Libyan Stock Market Catches The Eye Of Intrepid Frontier Market Investors

Courtesy of The Financial Times, an interesting article on the promise of Libya’s fledgling stock market in light of the recent changes in the country.  As the report notes:

“Libya’s fledgling stock market is attracting investor attention as the country’s new rulers aim to relaunch it after a wartime shutdown of more than six months.

Analysts excited by high-risk frontier bourses with growth potential are eyeing with interest an exchange that was a late creation of Colonel Muammer Gaddafi’s regime and had just 12 listed companies by the time this year’s successful uprising against him began.

While no one foresees an immediate surge in business, bullish observers hope a more favourable political climate, a speeding up of privatisation plans and a push to issue shares to Libyan citizens could boost the size of the $3bn market significantly.

“I believe it will grow. Libya is going to be very interesting,” says Mark Möbius, executive chairman at Templeton’s emerging markets group.

The market has returned to investors’ radar as Libyan officials have talked about opening it as soon as this month, although others have said it would not be until next year. 

Nagib Abdel Salam Obeida, head of the Benghazi exchange, told Reuters last month that he expected the market to restart in October and that he hoped to see an increase in foreign participation.

If peace in Libya is fully established and maintained, the bourse’s capitalisation could increase by as much as 10 times to about 30 per cent of gross domestic product in a few years, according to Emad Mostaque, Middle East and north Africa strategist at Religare Capital Markets. It could grow even more “if they aggressively push it”, says Mr Mostaque.

One reason for the market’s potential is that it is starting from such a low base, given the size of the Libyan economy. Held back by a 42-year Gaddafi regime that swung between suspicion and outright hostility to private business, the stock market opened only in 2007 with its very limited number of traded companies – one of which is the bourse itself.

Banks and insurance groups dominate the listings, leaving room for companies from other sectors, notably the oil industry that dominates the economy. The political environment under the ruling National Transitional Council is also seen as likely to be more pro-business than the Gaddafi regime, allowing the non-oil economy to expand in new directions.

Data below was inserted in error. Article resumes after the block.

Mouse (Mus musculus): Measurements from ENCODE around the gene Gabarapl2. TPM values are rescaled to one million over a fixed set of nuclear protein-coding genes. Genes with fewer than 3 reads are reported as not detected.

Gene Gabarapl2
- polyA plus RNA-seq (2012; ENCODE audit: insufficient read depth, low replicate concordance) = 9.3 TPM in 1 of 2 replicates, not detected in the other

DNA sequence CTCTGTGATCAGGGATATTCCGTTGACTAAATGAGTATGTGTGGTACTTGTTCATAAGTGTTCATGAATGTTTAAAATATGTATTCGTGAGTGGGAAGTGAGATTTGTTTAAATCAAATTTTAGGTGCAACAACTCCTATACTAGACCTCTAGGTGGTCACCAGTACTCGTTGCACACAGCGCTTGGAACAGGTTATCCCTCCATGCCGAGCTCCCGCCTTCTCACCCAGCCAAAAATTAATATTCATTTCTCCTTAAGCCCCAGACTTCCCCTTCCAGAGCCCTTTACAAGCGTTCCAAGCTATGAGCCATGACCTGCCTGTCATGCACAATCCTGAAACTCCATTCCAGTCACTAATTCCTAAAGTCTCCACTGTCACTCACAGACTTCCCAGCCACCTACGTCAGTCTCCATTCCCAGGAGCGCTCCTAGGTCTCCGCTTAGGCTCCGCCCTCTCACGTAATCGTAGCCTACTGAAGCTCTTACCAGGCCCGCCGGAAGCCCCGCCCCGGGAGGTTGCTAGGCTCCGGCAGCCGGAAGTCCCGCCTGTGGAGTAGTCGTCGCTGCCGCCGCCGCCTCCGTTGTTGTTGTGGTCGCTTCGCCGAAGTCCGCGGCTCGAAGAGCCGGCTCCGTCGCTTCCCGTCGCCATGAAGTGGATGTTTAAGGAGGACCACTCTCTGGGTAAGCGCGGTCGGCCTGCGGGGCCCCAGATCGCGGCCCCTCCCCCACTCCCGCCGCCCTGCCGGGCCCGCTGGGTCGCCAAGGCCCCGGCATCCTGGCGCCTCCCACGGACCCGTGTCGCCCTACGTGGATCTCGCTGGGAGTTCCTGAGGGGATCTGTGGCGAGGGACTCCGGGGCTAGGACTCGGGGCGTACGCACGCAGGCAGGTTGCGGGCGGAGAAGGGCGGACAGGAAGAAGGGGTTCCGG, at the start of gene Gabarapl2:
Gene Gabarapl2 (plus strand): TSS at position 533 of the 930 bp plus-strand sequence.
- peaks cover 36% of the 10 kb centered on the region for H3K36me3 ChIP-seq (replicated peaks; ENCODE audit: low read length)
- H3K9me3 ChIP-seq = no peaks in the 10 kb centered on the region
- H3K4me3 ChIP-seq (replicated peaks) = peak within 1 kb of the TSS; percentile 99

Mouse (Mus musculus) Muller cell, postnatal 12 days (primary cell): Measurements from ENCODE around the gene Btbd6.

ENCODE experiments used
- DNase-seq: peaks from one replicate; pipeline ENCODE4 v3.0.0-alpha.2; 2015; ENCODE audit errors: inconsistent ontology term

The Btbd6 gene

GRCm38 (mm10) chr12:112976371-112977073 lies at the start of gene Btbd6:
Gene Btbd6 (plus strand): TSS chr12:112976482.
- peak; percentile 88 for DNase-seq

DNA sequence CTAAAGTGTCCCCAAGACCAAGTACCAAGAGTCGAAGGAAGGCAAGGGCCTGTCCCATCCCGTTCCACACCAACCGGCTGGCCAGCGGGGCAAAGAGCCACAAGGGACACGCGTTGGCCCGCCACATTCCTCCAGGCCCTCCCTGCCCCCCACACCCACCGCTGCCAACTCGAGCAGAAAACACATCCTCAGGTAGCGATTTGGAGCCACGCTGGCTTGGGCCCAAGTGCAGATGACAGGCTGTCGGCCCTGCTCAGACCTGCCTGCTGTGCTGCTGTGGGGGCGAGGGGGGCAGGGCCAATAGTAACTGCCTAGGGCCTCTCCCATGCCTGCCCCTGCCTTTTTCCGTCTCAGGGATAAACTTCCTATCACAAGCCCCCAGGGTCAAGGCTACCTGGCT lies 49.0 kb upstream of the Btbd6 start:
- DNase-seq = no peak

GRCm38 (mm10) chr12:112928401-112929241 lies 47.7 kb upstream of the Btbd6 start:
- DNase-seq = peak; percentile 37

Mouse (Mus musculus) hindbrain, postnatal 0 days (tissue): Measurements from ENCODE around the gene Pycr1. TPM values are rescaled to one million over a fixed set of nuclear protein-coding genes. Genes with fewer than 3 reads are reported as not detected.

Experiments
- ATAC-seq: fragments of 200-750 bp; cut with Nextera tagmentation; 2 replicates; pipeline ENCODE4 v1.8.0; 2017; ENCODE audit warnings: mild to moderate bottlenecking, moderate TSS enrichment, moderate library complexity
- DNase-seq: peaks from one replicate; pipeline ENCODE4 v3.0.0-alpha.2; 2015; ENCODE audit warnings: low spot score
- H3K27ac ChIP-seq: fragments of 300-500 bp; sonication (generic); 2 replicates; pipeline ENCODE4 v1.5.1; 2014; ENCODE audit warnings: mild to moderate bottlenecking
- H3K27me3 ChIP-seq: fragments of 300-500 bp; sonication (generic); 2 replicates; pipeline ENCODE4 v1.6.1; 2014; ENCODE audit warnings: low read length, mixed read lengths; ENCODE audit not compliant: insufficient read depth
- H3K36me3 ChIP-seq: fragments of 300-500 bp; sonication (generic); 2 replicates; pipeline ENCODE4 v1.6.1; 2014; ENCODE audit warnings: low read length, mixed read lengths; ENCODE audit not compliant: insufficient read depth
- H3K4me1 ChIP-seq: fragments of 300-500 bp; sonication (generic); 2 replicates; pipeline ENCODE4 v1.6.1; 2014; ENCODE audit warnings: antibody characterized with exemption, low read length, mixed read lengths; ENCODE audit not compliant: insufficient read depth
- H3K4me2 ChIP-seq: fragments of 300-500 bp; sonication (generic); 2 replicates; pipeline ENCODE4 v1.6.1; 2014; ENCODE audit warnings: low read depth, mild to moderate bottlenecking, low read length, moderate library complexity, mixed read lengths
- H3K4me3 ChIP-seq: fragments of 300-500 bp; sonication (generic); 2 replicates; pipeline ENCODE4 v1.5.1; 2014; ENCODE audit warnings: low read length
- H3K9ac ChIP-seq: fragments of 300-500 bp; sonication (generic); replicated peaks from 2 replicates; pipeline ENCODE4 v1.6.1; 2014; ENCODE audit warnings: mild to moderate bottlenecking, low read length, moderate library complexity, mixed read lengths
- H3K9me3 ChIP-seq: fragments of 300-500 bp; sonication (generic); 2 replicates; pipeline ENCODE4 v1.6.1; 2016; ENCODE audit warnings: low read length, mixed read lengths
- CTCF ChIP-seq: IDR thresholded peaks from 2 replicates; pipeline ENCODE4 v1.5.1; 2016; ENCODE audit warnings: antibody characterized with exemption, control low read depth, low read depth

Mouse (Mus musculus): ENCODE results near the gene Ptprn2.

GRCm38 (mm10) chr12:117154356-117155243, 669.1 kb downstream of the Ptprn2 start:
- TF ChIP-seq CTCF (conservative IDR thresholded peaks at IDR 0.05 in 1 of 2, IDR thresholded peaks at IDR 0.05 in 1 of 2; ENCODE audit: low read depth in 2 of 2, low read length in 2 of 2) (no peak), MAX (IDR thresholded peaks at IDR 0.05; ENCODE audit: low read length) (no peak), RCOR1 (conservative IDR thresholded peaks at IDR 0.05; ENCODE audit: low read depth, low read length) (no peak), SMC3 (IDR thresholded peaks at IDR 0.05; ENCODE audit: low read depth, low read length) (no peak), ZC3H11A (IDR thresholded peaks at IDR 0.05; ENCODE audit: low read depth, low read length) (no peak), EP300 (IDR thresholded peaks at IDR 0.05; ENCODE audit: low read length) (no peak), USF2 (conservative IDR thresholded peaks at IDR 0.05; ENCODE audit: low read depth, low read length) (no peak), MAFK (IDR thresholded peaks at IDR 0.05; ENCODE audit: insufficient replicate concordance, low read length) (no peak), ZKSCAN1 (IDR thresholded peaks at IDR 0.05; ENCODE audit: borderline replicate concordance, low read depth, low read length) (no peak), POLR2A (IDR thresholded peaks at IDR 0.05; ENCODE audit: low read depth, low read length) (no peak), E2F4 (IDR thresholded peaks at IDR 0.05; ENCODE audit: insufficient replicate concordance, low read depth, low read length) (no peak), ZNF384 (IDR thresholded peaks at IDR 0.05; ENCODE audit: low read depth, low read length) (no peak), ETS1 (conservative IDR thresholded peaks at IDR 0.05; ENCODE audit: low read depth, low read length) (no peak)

A third reason for investor optimism is the will of the wider world to help Libya develop its economy and make its post-Gaddafi institutions work. The London Stock Exchange even signed a co-operation deal with its Libyan counterpart in 2007, although the LSE has said this did not develop.

Analysts admit there are plenty of potential troubles that may yet stymie the Libyan market, from guerrilla war to bureaucratic paralysis or the emergence of a dominant political group not wedded to the western capitalist model. There may also be a need to restructure the market – not least its unusual practice of simultaneous trading in Tripoli, the capital, and the eastern city of Benghazi.

“I suspect the Libyan opportunity is five to 10 years out – assuming all goes well on the restoration of functional government,” says Daniel Broby, chief investment officer at Silk Invest in London.

This entry was posted on Wednesday, October 12th, 2011 at 4:16 pm and is filed under Uncategorized.  You can follow any responses to this entry through the RSS 2.0 feed.  Both comments and pings are currently closed. 

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Wildcats & Black Sheep is a personal interest blog dedicated to the identification and evaluation of maverick investment opportunities arising in frontier - and, what some may consider to be, “rogue” or “black sheep” - markets around the world.

Focusing primarily on The New Seven Sisters - the largely state owned petroleum companies from the emerging world that have become key players in the oil & gas industry as identified by Carola Hoyos, Chief Energy Correspondent for The Financial Times - but spanning other nascent opportunities around the globe that may hold potential in the years ahead, Wildcats & Black Sheep is a place for the adventurous to contemplate & evaluate the emerging markets of tomorrow.